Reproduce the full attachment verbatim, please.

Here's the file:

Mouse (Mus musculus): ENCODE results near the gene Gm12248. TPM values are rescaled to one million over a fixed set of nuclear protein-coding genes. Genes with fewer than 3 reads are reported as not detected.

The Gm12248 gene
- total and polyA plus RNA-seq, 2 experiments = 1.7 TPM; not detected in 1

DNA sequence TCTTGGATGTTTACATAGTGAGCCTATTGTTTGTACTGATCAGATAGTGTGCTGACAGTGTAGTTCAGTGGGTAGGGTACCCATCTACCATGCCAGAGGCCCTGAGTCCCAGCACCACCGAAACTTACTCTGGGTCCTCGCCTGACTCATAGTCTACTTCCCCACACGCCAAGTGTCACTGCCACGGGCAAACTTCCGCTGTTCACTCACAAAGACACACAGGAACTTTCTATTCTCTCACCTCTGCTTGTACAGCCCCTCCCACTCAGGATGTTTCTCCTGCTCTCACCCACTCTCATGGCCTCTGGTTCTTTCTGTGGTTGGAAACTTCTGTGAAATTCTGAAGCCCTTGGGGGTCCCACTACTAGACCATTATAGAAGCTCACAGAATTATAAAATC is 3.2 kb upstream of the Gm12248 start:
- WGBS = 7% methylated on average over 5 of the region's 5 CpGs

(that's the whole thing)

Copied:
Mouse (Mus musculus): ENCODE results near the gene Gm12248. TPM values are rescaled to one million over a fixed set of nuclear protein-coding genes. Genes with fewer than 3 reads are reported as not detected.

The Gm12248 gene
- total and polyA plus RNA-seq, 2 experiments = 1.7 TPM; not detected in 1

DNA sequence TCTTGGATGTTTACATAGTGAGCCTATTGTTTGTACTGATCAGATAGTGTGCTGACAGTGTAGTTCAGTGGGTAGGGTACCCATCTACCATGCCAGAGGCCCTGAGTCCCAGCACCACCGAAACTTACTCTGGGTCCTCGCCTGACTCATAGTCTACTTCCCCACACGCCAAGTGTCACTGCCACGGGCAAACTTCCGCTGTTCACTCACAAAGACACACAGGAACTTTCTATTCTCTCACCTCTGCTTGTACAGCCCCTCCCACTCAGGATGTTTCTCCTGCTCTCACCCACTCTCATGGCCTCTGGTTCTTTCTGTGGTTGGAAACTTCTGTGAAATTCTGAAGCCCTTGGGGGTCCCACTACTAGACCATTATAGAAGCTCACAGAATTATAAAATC is 3.2 kb upstream of the Gm12248 start:
- WGBS = 7% methylated on average over 5 of the region's 5 CpGs